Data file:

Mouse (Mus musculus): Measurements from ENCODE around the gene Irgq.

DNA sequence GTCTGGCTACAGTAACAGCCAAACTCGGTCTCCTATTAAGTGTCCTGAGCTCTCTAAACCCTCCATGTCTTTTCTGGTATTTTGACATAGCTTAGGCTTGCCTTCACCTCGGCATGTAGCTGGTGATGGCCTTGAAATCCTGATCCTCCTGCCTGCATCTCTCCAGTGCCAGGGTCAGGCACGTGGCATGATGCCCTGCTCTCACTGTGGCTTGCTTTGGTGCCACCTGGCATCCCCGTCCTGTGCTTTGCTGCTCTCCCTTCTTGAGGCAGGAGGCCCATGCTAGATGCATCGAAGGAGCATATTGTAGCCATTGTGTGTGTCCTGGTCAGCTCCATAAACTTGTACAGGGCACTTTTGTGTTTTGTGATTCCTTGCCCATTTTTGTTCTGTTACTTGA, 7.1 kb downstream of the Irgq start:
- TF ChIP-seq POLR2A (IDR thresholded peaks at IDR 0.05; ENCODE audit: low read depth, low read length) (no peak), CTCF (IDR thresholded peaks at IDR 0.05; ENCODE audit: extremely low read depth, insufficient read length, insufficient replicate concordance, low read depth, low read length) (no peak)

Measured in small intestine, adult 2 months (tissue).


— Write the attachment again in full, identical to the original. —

Mouse (Mus musculus): Measurements from ENCODE around the gene Irgq.

DNA sequence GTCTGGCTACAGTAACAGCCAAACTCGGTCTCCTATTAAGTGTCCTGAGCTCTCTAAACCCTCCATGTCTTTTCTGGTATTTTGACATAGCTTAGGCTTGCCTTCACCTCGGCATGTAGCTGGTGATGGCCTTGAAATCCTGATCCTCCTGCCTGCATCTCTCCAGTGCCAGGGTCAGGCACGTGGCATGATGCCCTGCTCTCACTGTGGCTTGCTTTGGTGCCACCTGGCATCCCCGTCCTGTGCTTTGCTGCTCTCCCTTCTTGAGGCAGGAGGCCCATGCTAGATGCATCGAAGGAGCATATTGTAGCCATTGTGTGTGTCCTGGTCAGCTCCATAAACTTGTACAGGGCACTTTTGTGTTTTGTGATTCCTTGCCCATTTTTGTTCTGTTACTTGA, 7.1 kb downstream of the Irgq start:
- TF ChIP-seq POLR2A (IDR thresholded peaks at IDR 0.05; ENCODE audit: low read depth, low read length) (no peak), CTCF (IDR thresholded peaks at IDR 0.05; ENCODE audit: extremely low read depth, insufficient read length, insufficient replicate concordance, low read depth, low read length) (no peak)

Measured in small intestine, adult 2 months (tissue).